Objective: The primary objective of this study is to categorize the symptoms associated with brain tumors as diagnosed in the emergency department (ED). The secondary objective is to detail the specific characteristics of these headaches via a subgroup analysis.
Methods: A retrospective chart review was performed among patients younger than 18 years presenting to a large urban tertiary care facility. Electronic medical records were searched and reviewed from 2002 to 2011 for inpatient discharge diagnoses using malignant and benign central nervous system tumor International Classification of Diseases, Ninth Revision codes.
Results: The electronic records of ED visits for 87 patients were reviewed. The most frequent signs and symptoms were as follows: headache (66.7%), hydrocephalus (58.6%), nausea/vomiting (49.4%), gait disturbance (42.5%), vision changes (20.7%), seizure (17.2%), behavior/school change (17.2%), cranial nerve deficits (16.1%), altered mental status (16.1%), back/neck pain (16.1%), papilledema (12.6%), facial asymmetry (10.3%), sensory deficits (8.0%), focal motor weakness (6.9%), cranial nerve 6 deficit (6.9%), ptosis (5.7%), macrocephaly (4.6%), asymptomatic (3.4%), and anisocoria (1.1%). The frequencies of location of headache were diffuse (24.1%), frontal (12.1%), occipital (8.6%), and parietal/temporal (6.9%). The severity was described as severe (37.9%) followed by moderate and mild (10.3% and 5.2%, respectively). Most headaches occurred in the morning (13.8%) and night (12.1%), and their quality was predominantly progressively worsening (50.0%)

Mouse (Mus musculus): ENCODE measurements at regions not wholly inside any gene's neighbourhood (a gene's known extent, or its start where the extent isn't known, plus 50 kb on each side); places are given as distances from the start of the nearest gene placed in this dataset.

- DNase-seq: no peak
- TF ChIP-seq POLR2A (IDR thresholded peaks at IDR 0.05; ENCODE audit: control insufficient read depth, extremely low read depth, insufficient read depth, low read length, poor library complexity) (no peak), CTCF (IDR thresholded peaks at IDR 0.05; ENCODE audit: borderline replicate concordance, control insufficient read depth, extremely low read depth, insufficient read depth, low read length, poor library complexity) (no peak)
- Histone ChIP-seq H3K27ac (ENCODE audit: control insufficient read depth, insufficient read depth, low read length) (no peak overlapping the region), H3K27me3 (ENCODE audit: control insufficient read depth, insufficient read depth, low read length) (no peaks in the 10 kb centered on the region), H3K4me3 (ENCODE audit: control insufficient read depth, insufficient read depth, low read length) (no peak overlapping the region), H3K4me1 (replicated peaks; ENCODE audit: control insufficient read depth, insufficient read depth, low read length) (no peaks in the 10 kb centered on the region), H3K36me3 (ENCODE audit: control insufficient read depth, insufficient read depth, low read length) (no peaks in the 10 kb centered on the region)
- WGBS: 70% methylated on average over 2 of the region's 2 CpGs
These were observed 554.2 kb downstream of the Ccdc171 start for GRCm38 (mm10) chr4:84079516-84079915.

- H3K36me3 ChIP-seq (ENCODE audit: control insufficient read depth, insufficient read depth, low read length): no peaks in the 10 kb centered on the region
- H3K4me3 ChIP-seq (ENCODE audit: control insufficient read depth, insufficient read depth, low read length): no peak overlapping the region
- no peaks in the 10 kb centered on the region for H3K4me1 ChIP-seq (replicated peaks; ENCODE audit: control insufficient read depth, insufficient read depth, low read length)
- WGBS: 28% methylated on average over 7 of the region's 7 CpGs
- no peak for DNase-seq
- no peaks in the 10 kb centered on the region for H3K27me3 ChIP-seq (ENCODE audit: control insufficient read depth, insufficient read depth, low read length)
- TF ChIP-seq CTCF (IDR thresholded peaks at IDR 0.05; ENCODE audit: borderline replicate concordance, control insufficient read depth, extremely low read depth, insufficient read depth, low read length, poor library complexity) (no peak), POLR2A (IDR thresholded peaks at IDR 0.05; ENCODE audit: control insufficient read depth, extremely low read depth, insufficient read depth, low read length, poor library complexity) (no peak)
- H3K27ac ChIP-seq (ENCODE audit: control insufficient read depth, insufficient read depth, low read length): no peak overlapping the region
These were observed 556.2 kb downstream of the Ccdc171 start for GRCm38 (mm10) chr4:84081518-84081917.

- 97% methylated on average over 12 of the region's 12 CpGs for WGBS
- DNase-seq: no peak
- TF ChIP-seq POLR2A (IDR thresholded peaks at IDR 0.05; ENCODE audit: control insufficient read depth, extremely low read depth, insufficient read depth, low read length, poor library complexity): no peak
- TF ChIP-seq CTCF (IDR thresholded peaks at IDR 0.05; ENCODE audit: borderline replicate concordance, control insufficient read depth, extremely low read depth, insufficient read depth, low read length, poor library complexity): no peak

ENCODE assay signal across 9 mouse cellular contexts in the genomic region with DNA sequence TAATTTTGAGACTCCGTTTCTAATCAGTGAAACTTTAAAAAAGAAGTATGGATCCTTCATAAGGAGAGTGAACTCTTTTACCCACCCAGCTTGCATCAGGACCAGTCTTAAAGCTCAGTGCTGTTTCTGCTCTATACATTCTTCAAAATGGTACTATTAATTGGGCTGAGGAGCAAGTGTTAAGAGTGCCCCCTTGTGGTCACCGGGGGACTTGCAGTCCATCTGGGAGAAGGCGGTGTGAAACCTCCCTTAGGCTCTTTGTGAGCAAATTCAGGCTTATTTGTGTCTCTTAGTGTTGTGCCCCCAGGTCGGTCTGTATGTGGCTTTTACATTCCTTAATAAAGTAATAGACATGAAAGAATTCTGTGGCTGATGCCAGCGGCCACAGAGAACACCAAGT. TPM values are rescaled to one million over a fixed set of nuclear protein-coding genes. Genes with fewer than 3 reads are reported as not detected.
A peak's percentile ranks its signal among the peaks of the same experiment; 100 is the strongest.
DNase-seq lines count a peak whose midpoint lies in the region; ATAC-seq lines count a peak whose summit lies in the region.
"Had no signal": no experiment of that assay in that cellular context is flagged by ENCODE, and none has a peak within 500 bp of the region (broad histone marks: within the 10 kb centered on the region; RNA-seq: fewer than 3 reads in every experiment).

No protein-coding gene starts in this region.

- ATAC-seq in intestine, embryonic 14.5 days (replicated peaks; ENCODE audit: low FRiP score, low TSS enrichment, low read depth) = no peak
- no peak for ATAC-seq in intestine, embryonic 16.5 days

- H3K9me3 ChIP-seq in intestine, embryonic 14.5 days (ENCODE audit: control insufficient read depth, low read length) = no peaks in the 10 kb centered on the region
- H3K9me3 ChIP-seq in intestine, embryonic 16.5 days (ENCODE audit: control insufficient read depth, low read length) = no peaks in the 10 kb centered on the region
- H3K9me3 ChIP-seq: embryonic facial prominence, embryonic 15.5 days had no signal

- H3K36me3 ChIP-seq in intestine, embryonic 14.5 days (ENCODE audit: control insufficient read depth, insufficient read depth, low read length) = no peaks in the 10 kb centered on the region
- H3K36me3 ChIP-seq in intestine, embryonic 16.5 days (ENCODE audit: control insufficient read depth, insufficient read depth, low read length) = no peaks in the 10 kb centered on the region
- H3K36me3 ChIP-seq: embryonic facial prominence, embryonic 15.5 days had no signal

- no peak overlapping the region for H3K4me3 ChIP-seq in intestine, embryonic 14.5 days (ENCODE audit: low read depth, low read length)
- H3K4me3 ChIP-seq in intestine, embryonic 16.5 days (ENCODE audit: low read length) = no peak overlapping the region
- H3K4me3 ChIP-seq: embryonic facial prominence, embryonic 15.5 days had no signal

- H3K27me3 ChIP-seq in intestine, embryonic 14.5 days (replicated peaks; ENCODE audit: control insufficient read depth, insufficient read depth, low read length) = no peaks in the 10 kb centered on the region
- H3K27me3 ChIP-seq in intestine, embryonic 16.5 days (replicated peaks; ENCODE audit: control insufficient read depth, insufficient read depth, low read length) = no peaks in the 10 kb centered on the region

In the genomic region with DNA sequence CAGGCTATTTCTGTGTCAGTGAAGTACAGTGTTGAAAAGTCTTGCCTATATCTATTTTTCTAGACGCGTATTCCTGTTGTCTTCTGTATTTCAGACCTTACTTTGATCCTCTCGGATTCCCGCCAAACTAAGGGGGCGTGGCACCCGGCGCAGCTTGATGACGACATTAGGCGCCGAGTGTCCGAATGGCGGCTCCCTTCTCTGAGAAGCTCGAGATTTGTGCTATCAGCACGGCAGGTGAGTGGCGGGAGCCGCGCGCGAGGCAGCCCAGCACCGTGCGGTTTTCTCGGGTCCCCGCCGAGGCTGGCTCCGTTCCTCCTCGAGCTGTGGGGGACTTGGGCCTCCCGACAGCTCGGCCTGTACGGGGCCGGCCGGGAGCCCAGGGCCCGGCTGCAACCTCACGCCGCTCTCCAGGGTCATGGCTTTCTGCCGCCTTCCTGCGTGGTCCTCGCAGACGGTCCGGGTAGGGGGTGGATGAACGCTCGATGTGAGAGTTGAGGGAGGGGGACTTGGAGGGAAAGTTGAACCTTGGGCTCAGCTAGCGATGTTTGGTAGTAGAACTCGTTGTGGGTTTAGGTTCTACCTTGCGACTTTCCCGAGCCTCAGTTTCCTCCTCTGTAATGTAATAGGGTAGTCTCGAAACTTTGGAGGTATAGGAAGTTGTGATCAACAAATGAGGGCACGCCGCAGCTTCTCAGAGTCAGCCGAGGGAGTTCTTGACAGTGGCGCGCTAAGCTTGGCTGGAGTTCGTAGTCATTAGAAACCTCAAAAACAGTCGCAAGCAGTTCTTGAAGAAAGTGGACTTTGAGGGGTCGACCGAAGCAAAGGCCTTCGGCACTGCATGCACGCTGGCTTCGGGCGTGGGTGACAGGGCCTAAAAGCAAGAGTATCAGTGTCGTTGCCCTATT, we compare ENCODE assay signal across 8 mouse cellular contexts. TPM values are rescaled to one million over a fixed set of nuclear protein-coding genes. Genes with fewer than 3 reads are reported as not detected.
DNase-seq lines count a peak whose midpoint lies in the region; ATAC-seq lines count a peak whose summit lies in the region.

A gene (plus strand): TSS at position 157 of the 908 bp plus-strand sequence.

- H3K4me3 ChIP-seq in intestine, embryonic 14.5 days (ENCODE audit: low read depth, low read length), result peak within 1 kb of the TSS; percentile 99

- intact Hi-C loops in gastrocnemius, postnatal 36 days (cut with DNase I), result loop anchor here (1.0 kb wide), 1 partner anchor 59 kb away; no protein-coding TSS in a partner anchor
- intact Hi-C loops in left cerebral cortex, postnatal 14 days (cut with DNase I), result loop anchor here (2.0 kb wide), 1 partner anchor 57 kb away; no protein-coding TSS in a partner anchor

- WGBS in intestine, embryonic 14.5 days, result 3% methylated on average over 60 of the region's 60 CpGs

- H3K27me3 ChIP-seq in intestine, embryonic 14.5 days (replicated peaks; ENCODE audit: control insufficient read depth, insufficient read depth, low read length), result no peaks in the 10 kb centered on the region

Conclusions: Brain tumors diagnosed in the ED most commonly present with headache, hydrocephalus, nausea/vomiting, and gate disturbances. The headaches are described as progressively worsening and diffuse most commonly occurring in the morning and night.